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The Main Thread   Lafa Handbook   Anna Chu Chu Schindele
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The Main Thread Lafa Handbook Anna Chu Chu Schindele


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  • 1. The Main Thread - hanbook on sexuality and personal relationships among young people
    • A methodology material from Lafa, The Stockholm County Aids prevention Programme
    • The handbook is aimed for teachers, health-care workers, youth club leaders, peer educators; or anyone who wants to work on issues concerning sexuality and personal relationships
    • Its objective is to promote sexual health and prevent sexually transmitted infections and unwanted pregnancies among young people in the age of 13-19 years old
  • 2.  
  • 3.  
  • 4. 1. Planning the work
    • Theoretical perspectives:
    • The conditions you need to put in place for yourself and your work
    • The importance of putting into words the aim of the teaching
    • A clear objective might help to specify the targets for the teaching and to facilitate evaluation and reflection
    • Not to standardise but normalise, be personal but not private
    • The methods in this section include:
    • “ Learning about Life at Tibble High School”
    • “ Sexuality and personal relationships – year 9 studies at Fittja School”
    • “ Henriksdal Youth Club – Love Week ”
  • 5.  
  • 6. 2. Self-esteem
    • Theoretical perspective:
    • Enhance young people’s abilities to express them selves
    • What do we actually mean? What do we want young people to learn? Do we adults have good self-esteem?
    • Self-esteem can grow in sexual relations, and sometimes it involves love – but not always
    • Wordless communication between two bodies allows flirtation, randiness, and desire to grow
    • The methods in this section include:
    • Feeling excluded
    • Being seen through photography
    • Poem writing exercise
  • 7.  
  • 8. 3. Infatuation, couples and sexuality
    • Theoretical perspective:
    • Sexual perspective becomes clear at puberty, and young people can start to differentiate between sexual actions and non-sexual actions
    • Adults’ reactions change and are characterised much more by anxiety and negative expectations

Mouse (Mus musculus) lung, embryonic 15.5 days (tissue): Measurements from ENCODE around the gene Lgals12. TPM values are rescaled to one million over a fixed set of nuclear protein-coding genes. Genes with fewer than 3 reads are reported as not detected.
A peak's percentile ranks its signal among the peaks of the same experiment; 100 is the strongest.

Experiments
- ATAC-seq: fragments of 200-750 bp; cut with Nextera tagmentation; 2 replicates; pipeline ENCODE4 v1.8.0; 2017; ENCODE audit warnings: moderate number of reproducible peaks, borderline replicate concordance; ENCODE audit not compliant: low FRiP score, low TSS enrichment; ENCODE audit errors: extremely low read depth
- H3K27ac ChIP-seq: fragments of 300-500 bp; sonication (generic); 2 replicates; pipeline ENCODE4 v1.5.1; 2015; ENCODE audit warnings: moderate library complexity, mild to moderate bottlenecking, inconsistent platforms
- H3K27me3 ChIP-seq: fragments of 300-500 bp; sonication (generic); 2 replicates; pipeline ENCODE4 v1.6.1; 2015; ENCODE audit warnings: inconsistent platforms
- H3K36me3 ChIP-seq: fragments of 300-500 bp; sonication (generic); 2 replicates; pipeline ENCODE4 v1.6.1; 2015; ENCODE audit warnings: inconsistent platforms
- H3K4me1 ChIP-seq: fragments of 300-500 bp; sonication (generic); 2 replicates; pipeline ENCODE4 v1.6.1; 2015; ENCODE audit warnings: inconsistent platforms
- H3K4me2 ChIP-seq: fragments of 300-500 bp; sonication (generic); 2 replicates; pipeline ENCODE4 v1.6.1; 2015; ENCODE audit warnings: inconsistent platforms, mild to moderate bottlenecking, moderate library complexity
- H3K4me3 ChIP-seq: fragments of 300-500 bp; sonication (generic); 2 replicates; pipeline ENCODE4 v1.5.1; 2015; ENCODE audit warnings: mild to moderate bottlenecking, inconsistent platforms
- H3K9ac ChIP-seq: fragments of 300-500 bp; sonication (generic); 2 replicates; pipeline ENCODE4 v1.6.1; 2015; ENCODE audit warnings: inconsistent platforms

• “ Too early” or “too late”?
    • Gathering sexual experience takes place at a pace which young people themselves consider themselves to be ready for.
    • The methods in this section include:
    • Write about someone you admire
    • Contact ads
    • Discussion in small groups on friendship, sex and love
    • Gender roles
  • 9.  
  • 10. 4. Sexuality and contraceptives
    • Theoretical perspective:
    • Talk about the position of sexuality in the lives of young people. Talk about lust
    • “ Sexualising” contraceptives is a way for discussing the contexts in which these should actually be used
    • Be credible - have an understanding of the difficulties with using contraceptives and protection against infection, taking into account randiness, fear of losing the erection (boys), vaginal dryness as a potential side-effect of some contraceptives (girls)
    • The methods in this section include:
    • Using fiction in work on sexuality and personal relationships
    • Sexuality – deciding on what words to use
    • What if my mate… – working with homosexuality in schools
    • Talking to young women
    • Talking to young men
    • Making a condom poster
  • 11.  
  • 12. 5. Ethics
    • Theoretical perspective:
    • Respecting one another’s varying standpoints on value issues
    • … In a culture which encounters other cultures, or in a family which encounters other families, a gang of mates that encounters other gang…
    • The importance of discussion and dialogue
    • Develop our own internal compass
    • The methods in this section include:
    • Ethical issues
    • Infidelity – four-corner exercise
    • HIV-positive student at school
  • 13.  
  • 14. 6. The downside of sexuality
    • Theoretical perspective:
    • Giving young people access to what they want to be concerned about rather than what they ought to be concerned about.
    • Risky behaviour – what is that?
    • Discussing contraception with young people includes to constantly asking yourself: Who am I talking to? How do they live?
    • To provide clear and correct information
    • Give information on where they can go to get tested and receive one-on-one advice
    • The methods in this section include:
    • Prejudices with regard to HIV
    • Value clarification exercise on HIV
    • Letterbox
    • Unwanted pregnancy
  • 15.  
  • 16. 7. Value clarification exercises
    • Theoretical perspective:
    • A way to persuade young people to talk openly about self-esteem, love and sexuality
    • Make each and every individual aware of their own thoughts and feelings and the thoughts and feelings of others.
    • Participants are also given the opportunity to work on their attitudes and values; a point which can enhance inconsistency between words and action
    • The methods in this section include:
    • Hot Seat
    • Four-corner exercises
    • Dilemmas
    • Yes-No-Maybe
    • Standing in a Line
  • 17.  
  • 18.
    • A section which includes texts for in-depth study. The texts here relate to topics which you might find useful to study in greater detail.
    • Deal with homosexuality and bisexuality, pornography, sexual assault and how to work with young people from different cultures
    8. Texts for in-depth study
  • 19. Thank you! Download your own copy: